“This grant comes at an opportune time,” said Mike Brandy, chancellor of the Foothill-De Anza Community College District, which is leading the collaborative. “It coincides with the growing interest in open educational resources, such as President Obama’s proposal to invest $500 million over the next decade in developing free high school and college courses. Open textbooks are moving into the mainstream as financially distressed states such as California look to free digital textbooks to reduce the cost of public education.”

The grant from The Hewlett Foundation will support a campaign to raise awareness about open textbooks among community college instructors and students and increase the number of free, high-quality digital textbooks available online for community college courses with the highest enrollments.

Efforts by the Community College Open Textbook Collaborative over the next two years could save students millions of dollars by increasing the number of free high-quality textbooks available online as alternatives to expensive printed textbooks sold by publishers. The collaborative also will train community college instructors in how to get the most out of free digital textbooks to meet the learning needs of their students.
“The collaborative will make it much more convenient for faculty to feasibly explore alternatives to expensive textbooks,” said Judy Baker, dean of Global Access at Foothill College and founder and director of CCCOER.  “Digital content is much more flexible than a printed textbook, so instructors can customize their content using free material on the Internet, instead of having to adjust their instruction to match what a publisher locks into print.”
 Funding for the collaborative will expand the work of the Community College Consortium for Open Educational Resources (, which includes 94 member colleges across the United States and Canada. Founded in 2007 by the Foothill-De Anza district, the consortium (CCCOER) already has peer-reviewed several new open textbooks for use in community college courses and identified more than 250 others for consideration. Open textbooks are freely available for use without restriction and can be downloaded or printed from web sites and repositories. (See the Community College Open Textbook Project web site,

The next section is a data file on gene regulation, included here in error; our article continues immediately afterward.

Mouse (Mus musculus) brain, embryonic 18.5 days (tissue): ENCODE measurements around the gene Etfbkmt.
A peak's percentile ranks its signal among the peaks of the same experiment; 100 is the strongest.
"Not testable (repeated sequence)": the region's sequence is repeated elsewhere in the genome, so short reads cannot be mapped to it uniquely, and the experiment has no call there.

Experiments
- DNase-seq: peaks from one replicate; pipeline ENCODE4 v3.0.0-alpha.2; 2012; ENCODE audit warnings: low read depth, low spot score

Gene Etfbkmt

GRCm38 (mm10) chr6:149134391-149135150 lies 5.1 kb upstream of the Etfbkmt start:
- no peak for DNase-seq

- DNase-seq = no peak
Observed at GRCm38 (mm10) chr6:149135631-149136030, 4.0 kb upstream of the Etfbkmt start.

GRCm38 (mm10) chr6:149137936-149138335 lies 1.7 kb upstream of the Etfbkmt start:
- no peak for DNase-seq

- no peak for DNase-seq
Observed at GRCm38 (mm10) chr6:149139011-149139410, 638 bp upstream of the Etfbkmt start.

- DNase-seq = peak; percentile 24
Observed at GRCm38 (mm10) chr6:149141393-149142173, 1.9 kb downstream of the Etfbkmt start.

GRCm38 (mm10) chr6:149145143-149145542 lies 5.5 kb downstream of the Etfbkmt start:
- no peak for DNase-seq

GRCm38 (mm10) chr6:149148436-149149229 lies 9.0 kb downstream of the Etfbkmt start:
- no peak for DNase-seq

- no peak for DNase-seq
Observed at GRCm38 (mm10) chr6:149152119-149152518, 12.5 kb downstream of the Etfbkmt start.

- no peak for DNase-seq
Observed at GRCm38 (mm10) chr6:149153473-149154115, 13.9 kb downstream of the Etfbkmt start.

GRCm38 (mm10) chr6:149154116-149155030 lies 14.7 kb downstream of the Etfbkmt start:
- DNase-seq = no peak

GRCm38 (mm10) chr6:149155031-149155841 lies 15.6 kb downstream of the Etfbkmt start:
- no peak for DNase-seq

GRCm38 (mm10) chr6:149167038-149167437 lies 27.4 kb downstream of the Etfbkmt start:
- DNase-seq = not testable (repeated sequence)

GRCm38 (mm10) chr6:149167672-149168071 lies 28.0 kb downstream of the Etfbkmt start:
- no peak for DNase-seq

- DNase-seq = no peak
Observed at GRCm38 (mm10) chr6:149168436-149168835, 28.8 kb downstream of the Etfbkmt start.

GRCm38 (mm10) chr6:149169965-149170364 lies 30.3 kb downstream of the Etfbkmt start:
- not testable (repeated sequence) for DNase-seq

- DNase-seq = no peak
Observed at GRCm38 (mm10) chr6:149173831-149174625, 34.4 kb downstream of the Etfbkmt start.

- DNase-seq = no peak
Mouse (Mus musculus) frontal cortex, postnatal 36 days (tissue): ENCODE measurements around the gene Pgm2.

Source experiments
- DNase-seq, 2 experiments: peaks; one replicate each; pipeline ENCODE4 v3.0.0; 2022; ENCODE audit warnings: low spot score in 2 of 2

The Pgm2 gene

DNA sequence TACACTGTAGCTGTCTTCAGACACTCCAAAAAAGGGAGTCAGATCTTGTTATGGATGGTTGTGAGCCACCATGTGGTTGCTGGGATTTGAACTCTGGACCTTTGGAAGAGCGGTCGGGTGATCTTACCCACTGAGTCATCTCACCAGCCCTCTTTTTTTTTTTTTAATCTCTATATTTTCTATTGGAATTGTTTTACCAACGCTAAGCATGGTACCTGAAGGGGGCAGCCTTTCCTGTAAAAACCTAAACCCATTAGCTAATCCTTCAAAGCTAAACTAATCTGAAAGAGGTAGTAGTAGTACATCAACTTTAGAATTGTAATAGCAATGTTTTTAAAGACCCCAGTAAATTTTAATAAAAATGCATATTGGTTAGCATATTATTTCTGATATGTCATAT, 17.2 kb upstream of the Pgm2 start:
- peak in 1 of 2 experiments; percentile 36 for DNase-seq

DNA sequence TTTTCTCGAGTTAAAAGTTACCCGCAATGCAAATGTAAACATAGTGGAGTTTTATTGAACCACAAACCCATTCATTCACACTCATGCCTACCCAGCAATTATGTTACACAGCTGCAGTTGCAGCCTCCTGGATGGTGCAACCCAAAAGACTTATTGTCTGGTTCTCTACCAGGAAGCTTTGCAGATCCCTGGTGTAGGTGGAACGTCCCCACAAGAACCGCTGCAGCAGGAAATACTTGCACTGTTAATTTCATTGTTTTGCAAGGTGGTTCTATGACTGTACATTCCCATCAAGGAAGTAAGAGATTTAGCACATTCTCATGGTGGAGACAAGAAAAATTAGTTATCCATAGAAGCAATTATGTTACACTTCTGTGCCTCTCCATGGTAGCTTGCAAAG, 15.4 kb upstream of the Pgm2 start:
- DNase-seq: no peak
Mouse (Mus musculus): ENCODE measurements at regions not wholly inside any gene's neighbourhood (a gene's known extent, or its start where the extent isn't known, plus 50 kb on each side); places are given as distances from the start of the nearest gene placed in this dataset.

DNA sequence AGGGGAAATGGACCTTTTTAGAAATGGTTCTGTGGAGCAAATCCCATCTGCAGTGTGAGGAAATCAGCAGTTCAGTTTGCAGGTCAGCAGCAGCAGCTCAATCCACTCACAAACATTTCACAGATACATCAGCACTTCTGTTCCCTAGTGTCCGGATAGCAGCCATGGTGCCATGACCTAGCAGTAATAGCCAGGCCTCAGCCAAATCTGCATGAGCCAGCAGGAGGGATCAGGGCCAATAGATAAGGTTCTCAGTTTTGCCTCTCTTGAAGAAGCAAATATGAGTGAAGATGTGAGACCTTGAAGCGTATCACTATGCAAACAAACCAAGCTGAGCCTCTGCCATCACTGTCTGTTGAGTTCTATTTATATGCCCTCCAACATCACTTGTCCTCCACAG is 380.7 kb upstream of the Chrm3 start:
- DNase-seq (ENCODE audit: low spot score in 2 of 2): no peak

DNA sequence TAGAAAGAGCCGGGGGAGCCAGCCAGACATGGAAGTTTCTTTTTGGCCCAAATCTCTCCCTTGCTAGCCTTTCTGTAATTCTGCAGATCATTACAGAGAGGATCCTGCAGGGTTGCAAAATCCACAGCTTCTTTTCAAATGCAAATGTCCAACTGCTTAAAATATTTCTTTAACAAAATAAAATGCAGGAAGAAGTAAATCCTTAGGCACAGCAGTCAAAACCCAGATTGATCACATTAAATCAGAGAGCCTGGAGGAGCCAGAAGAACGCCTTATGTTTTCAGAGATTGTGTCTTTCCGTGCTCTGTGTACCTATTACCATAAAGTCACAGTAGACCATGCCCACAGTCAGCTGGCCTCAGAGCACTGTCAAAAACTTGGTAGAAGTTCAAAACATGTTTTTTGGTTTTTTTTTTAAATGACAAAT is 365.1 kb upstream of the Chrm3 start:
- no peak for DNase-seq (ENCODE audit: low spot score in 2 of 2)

The collaborative’s academic partners include Rice University’s Connexions, the California-based Faculty Collaborations for Course Transformations program, the Florida Distance Learning Consortium, the California Community Colleges Chancellor’s Office, the Institute for the Study of Knowledge Management in Education (ISKME) and the League for Innovation in the Community College.

Open textbooks will gain greater acceptance as more faculty become familiar with them through training, and as more of the textbooks are peer reviewed, Baker said. Until those things happen, adoptions of open textbooks will be limited to what she calls “innovators and early adopters.”  
Such limited use would be a loss, Baker said, because not only do open textbooks save students money, they also can improve the learning experience for both students and faculty. “Open textbooks let students and faculty bring greater context, timeliness and relevance to their instruction through Internet linking and networking opportunities,” she said.
Using web-based social networks, the collaborative will link community college instructors into a learning community where they can share their knowledge and experiences with creating and using open textbooks for their courses. The collaborative also will solicit authors to write open textbooks and assemble panels of subject matter experts to review open textbooks for standards of quality, accessibility and cultural relevance.


The Hewlett Foundation has been a global leader in funding open educational resources, which are digital learning materials that are freely available to anyone with Internet access. The Foothill-De Anza Community College District is located in Silicon Valley and educates more than 44,000 students annually at two colleges, Foothill College and De Anza College. The Hewlett board awarded the two-year grant on July 20 and notified the district of the award on Aug. 3.